Bond lawyers meeting in San Francisco felt the pang of sequestration when two Securities and Exchange Commission muni enforcement officials were unable to attend due to travel budget cuts, but other panelists predicted a flurry of enforcement activity in federal whistleblower programs and after the municipal advisor definition becomes available.

Neither Elaine Greenberg nor Mark Zehner, the chief and deputy chief of the Securities and Exchange Commission's enforcement division's muni and public pensions unit, were able to attend the National Bond Lawyers Association's 13th annual Tax and Securities Law Institute due to sequestration. The two had been scheduled to talk to NABL members about pay-to-play and other municipal enforcement issues.

In their absence, Bingham McCutchen LLP attorney W. Hardy Callcott told attendees that they can probably look forward to more investigations like the one against former Goldman, Sachs & Co. vice president Neil Morrison in Massachusetts, after which the company agreed to pay $14.5 million to settle charges that Morrison engaged in pay-to-play practices while working for the firm. More investigations are the natural result of a specialized unit, Callcott said.

"If you create a municipal securities and public pensions unit, you can expect more cases involving municipal securities and public pensions," he said.

Callcott also advised bond lawyers that more activity could arise from the SEC's whistleblower office, since whistleblowers have a huge financial incentive to come forward and report violations. If a tip pans out, and at least $1 million in damages are collected, the whistleblower is entitled to as much as 30% of those damages, and at least 10%.

"Those of us who do enforcement defense think that will have a significant impact," Callcott said.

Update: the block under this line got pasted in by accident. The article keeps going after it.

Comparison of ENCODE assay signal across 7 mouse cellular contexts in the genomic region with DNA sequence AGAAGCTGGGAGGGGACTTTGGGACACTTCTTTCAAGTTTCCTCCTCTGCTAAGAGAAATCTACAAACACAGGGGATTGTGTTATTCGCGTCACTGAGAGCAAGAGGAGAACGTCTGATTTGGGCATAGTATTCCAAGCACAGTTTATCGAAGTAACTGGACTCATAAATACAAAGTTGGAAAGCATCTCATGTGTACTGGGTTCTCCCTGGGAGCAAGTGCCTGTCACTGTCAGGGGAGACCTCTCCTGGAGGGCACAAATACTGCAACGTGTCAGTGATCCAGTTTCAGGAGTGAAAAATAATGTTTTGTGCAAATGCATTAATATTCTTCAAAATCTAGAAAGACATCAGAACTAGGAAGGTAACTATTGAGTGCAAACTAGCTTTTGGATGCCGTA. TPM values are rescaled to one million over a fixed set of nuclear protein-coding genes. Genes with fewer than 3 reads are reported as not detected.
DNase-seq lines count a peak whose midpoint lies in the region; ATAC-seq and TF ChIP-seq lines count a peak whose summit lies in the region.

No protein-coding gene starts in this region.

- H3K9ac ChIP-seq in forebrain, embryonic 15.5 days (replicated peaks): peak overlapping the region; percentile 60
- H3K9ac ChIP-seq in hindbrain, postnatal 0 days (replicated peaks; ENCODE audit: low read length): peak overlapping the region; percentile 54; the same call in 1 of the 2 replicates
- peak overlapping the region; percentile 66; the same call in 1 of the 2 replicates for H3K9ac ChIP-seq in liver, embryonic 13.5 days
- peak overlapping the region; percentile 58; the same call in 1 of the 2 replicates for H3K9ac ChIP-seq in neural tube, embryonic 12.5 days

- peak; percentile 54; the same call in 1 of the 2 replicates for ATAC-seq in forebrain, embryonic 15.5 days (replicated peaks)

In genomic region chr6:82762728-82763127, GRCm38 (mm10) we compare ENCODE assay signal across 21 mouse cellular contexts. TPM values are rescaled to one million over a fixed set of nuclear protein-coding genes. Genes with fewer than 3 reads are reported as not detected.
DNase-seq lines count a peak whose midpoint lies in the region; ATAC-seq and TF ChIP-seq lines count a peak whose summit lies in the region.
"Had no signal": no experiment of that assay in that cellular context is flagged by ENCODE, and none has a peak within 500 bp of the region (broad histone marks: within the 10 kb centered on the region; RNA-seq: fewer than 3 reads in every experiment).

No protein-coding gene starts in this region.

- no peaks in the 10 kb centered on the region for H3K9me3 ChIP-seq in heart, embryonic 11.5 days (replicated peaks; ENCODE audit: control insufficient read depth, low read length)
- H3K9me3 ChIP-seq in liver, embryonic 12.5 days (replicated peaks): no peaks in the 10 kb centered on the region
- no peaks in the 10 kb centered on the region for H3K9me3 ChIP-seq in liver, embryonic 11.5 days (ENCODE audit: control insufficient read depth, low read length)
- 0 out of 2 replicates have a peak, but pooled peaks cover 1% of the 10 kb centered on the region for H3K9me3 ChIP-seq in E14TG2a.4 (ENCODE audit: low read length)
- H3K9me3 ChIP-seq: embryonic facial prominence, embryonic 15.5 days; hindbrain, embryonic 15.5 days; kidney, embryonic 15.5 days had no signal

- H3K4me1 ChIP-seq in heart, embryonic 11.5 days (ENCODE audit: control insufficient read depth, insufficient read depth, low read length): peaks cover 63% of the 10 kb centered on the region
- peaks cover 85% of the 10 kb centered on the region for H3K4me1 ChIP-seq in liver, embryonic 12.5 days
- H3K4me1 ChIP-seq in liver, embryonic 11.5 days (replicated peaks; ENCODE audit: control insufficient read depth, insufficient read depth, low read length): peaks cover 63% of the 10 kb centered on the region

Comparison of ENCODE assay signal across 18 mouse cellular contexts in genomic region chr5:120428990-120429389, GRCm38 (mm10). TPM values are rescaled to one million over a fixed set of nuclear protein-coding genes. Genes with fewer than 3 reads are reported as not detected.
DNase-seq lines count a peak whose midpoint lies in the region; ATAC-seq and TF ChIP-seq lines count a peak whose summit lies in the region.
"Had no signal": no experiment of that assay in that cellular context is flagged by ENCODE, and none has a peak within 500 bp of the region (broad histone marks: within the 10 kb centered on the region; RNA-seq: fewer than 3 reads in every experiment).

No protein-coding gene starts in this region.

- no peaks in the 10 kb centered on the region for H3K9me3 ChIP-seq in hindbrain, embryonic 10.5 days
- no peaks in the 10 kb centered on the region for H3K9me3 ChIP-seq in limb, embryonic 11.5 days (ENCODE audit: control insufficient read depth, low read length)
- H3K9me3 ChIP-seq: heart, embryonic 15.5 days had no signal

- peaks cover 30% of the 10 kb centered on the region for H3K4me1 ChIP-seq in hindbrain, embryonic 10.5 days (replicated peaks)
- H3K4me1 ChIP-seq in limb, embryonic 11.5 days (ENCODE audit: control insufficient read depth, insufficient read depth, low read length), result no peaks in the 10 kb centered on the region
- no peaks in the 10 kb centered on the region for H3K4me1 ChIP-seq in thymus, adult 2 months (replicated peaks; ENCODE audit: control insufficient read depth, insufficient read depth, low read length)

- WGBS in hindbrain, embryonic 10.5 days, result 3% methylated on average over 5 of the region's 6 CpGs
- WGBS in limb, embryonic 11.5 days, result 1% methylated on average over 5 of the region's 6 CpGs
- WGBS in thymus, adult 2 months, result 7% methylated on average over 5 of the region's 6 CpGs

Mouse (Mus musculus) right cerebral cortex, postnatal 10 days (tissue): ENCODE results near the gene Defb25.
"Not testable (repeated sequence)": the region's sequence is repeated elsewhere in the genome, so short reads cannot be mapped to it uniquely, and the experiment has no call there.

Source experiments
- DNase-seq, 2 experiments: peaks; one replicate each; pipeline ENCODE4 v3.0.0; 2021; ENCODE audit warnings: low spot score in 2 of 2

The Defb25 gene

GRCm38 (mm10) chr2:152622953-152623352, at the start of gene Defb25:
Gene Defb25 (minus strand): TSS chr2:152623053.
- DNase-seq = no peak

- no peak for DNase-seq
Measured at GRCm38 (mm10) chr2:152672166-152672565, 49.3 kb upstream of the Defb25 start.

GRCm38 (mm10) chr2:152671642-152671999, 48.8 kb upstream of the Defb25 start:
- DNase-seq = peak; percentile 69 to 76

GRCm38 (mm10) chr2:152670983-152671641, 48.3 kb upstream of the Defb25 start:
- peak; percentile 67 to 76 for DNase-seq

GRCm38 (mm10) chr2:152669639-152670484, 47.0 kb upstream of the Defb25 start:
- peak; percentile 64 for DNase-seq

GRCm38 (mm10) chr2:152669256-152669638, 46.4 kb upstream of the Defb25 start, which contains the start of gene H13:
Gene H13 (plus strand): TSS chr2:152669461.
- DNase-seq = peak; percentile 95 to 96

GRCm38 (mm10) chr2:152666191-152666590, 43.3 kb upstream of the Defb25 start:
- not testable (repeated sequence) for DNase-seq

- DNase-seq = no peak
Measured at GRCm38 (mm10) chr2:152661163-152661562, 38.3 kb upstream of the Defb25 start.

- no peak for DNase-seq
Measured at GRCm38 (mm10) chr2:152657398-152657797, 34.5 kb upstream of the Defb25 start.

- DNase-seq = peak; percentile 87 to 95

Sam Israel, associate vice president and chief counsel in the enforcement department at the Financial Industry Regulatory Authority, said that bond attorneys have been whistleblowers at both the SEC and FINRA informing the agencies of possible abuses, but that lawyers are not encouraged to violate attorney-client privilege in any way.

Israel said FINRA is looking into more cases involving violations or rules related to bond ballot contribution disclosures and gifts.

"I could see down the road, actions," he said.

Paul Maco, a lawyer at Bracewell & Giuliani in Washington, D.C. chaired the panel, and prompted discussion about what will happen when the long-awaited municipal advisor definition comes into being. Right now, he reminded the group, some entities are unsure whether they are MAs or not, but will come under the microscope once the SEC releases its rule.

"Once they know who they are, they will be inspected," Maco said.

Callcott said the Municipal Securities Rulemaking Board would probably move quickly to issue its own rules following the SEC definition becoming available.

"We expect the MSRB to spring into action," he said.

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